East Contemporary

Ujeongguk: “Forking room 2024 – hyper super x-large … boom”

Seoul, April 19 – April 27, 2024, http://ujeongguk.com & https://www.forkingroom.kr

It has been 9 years since my last visit. Ujeongguk is still there and looks about the same. The current exhibition seems to be organized by an entity called “Forking Room” and is in fact a mini-festival consisting of an art show, artist talks, lectures and the presentation of a new series of written essays/ publications that are dealing with the paradigm shift caused by digital media technology, lately also known under the “artificial intelligence” buzzword.

On the ground floor the visitor first encountered a large projection, where four videos were running in a loop. I saw Susan Schuppli’s “Not Planet Earth” and Russel Hlongwane’s (with Francois Knoetze & Amy Louise Wilson) “Dzata: The Institute of Technological Consciousness”.

The first was a result of Schuppli’s boat trip to some polar region. Shaky and glitchy video shots of melting icebergs, accompanied by a voice-over that used the technical defects of the video as metaphors of the issues related to human interference with the earth environment and the resulting impact. It was a nice way how to turn one’s lack of technical skill into something that is still showable and viewable. I had to think of Schuppli at transmediale 2023. How she struggled to control the PowerPoint presentation. A kind grandma in a bright sweater telling stories.

Hlongwane/Knoetze/Wilson’s work was a kind of afro-futurist-trash-science-fiction. Not boring, mashing up many kind of film production technologies from funny costume performances to 3D animation and drone footage. However also not very clear in what it actually was about.

I skipped the other two works on the reel. “Onset” by Anna Engelhardt & Mark Cinkevich seemed to be about the Annexation of Crimea and the Russia-Ukraine conflict, “Dry Skies, the Eyes, and the Altar” by SueJin Hong홍수진, seemed to be also about some war-related topic, or at least the 1 minute I saw was.

“Escape Maps” looked like an alternative google map and reminded me of the alternative art browsers that some artists created in the 90’s and early 00’s. “See the Google street view differently.” I did not understand the transformational process behind it. It was a pity that even though it was an “alternative”, it made use of exactly the same user interface with an ugly skin on top. Or was it because it used the original google engine only with a modified skin on top? The main screen contained colorful elements rendered in 3D on a black background. The secondary screen with the control interface was bright white with hand-drawn remake of google map control buttons. The two “worlds” did not match together. The authors: Ubac Studio우박 스튜디오 (Hyeunjoo Woo우현주, Jiyoon Park박지윤)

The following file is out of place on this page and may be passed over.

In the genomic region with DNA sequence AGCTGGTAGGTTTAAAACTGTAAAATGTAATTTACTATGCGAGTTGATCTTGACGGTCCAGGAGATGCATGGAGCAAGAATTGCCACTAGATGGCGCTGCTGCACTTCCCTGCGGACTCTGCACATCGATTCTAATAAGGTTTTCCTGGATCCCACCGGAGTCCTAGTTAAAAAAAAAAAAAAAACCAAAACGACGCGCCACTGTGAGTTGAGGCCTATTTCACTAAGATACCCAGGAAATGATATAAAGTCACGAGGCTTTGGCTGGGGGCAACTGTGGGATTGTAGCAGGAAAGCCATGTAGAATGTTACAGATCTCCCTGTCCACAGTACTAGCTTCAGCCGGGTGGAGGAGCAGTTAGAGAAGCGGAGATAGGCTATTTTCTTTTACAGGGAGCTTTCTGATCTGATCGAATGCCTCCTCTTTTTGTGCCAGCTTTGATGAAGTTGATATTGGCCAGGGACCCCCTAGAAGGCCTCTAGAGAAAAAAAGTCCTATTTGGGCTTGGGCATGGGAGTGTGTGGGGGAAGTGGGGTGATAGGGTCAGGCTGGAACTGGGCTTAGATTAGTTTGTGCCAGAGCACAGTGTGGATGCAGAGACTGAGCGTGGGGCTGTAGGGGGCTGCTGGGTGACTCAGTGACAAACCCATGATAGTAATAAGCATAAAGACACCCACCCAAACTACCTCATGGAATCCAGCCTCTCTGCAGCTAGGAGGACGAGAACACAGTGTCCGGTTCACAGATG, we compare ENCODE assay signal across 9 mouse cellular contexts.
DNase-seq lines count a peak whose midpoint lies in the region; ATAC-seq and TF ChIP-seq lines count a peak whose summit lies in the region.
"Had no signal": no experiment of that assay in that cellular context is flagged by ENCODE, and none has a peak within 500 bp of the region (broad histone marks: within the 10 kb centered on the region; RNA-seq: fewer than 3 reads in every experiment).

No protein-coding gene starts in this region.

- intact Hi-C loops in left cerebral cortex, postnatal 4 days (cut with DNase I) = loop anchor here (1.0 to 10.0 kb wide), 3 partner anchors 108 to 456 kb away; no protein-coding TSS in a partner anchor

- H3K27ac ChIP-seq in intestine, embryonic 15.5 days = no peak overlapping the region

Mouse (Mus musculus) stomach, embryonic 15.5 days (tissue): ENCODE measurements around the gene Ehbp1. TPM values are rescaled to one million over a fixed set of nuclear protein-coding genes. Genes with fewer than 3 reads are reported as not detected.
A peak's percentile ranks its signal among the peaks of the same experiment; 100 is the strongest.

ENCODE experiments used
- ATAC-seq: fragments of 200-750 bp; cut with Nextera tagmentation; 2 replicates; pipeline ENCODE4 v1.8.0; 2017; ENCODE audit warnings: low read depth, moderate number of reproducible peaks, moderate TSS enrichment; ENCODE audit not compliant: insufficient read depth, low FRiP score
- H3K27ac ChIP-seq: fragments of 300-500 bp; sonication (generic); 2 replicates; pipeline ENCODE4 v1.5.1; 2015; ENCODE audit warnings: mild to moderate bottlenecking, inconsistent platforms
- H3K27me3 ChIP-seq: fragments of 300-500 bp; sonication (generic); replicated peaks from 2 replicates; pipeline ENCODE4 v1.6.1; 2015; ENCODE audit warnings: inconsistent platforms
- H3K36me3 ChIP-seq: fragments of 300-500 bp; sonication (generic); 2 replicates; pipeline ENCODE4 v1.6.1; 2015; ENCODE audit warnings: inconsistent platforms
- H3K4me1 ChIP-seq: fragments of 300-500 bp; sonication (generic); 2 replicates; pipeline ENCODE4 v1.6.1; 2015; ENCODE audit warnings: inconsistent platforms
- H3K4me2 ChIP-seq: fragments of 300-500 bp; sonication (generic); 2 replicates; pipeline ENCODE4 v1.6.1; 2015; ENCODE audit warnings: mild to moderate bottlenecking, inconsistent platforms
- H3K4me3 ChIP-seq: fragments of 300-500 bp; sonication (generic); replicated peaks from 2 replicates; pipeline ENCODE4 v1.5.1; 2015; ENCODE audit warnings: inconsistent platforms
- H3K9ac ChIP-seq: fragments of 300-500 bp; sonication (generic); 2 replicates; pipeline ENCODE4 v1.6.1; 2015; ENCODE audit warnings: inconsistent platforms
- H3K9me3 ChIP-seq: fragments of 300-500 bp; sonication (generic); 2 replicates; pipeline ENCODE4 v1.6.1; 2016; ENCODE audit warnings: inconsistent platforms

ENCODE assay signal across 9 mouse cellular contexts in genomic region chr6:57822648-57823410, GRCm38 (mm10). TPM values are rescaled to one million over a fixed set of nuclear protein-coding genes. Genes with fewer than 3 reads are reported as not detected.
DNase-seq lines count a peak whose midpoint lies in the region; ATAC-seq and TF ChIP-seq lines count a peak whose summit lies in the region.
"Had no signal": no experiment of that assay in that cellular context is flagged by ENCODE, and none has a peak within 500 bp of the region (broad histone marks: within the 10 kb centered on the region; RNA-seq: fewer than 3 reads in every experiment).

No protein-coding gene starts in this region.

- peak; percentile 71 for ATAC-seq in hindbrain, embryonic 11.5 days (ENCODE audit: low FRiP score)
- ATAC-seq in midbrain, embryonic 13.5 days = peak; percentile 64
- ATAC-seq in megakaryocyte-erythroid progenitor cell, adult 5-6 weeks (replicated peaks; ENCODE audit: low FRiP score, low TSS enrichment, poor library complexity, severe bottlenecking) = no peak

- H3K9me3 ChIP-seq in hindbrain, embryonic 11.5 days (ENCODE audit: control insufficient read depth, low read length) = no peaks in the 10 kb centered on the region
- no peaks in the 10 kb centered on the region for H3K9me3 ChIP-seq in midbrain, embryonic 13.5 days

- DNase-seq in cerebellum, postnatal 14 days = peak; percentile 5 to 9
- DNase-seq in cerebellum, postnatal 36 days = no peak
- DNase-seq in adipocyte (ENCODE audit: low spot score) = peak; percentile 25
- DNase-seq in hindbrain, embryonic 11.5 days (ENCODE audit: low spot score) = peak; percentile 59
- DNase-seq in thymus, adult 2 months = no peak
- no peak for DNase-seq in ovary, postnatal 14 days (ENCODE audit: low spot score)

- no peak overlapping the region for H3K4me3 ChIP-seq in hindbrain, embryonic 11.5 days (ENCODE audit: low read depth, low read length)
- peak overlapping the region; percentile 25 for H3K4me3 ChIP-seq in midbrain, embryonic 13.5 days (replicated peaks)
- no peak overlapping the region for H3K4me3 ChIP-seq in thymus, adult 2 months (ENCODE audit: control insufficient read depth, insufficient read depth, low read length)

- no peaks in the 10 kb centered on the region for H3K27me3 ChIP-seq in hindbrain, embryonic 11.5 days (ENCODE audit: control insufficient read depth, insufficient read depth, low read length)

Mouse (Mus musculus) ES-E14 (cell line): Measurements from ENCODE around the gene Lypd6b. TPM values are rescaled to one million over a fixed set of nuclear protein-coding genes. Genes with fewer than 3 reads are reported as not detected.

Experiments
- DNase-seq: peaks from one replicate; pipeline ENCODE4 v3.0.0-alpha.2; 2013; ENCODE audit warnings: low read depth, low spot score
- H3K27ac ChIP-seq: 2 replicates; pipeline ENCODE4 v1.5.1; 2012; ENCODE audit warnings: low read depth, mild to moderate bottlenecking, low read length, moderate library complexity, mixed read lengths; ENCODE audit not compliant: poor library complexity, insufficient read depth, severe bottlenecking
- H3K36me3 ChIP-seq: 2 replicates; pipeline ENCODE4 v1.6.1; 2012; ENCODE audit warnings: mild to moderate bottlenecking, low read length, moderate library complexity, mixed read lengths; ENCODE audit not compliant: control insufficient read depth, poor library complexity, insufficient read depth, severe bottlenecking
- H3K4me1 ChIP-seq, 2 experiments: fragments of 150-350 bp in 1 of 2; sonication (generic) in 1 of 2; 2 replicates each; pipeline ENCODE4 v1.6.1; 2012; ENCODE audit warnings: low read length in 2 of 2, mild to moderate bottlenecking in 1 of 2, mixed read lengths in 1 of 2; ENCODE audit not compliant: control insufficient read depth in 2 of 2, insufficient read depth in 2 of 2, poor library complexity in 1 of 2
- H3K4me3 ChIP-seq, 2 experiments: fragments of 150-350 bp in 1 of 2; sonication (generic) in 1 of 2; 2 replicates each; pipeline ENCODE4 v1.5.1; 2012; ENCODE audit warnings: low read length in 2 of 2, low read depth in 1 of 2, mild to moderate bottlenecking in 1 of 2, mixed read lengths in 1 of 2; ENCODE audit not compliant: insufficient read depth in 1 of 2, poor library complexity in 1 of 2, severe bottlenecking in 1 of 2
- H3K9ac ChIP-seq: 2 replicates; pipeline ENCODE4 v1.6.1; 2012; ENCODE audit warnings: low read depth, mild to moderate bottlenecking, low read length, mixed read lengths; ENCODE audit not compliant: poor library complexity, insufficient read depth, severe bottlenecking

Bit tired of writing, here some images of some other artworks:

Paul Dolan – Lithic Orbit (photorealistic slowly animated 3D renderings of rocks and grasses).

Heejo Kim 김희조 – Will you Still Take Me to the Beach Even When I Grow Old and Wrinkly? (an installation with sand, empty glass bottles, plastic kitsch and two vertical screens showing colorful kitsch landscape imagery alternating with AI-improved “portraits” of real/unreal beautiful young faces.)

Hyeseon Jeong정혜선 & Seongmin Yuk육성민 – The Backpack of Wings: Modern Mythology (a very long video, something kind of design fiction about migratory birds using a navigation system mashed up with some Chinese dragon mythologies about the creation of the world)

“Original Copycat Architecture” by prison breaker프리즌브레이커 (Jiyong Chun전지용, Junwoo Choi최준우, Seongjae Ahn안성재) – a very complex research-based work pondering about the impact of digitalization on the role of an architect and what it means to be “original”. The introduction of artificial intelligence of course acts as another accelerator here. Because, as we know, the “creativity” of AI is largely faked and based on either creating mash-ups or existing works or relying on real human input in the background (e.g. the aptly named amazon mechanical turk). How come all the buildings around the world look more and more “similar” no matter how “creative” architectural studios are hired? Very interesting questions, and of course could be applied also to other areas of human computer aided production. The work was well researched, made use of different mathematical analytical methods and also managed to show the output in a visually enticing form. This was in my view the most deep and thorough work of the whole show. Of course it’s also because it featured plenty of concise well written explanatory texts in English. It would deserve more space and I hope to see it again in a much larger scale again.

Cho Hyunseo’s조현서 “Pygmalion Project” was also addressing the questions of AI generated imagery and originality. However, I was not able to quickly understand what the whole thing was about. And as the “output” seemed to be in the form of silkscreens and a polystyrene sculpture, I suspect the whole AI narrative was simply used as a smokescreen trying to spray some magic AI-powder onto his/her rather classical (but in no way bad) painterly and sculptural practice.

The new research essays premiered as part of the show were lying on a big table. Unfortunately all in Korean. The contents seemed to deal with the politics of images, digital media, etc.,

Min young Kim김민영 – Pink Flood (photo prints)

IKEA MARIUS stool in white, ₩7,000

IKEA GLADOM tray table in black, ₩14,900

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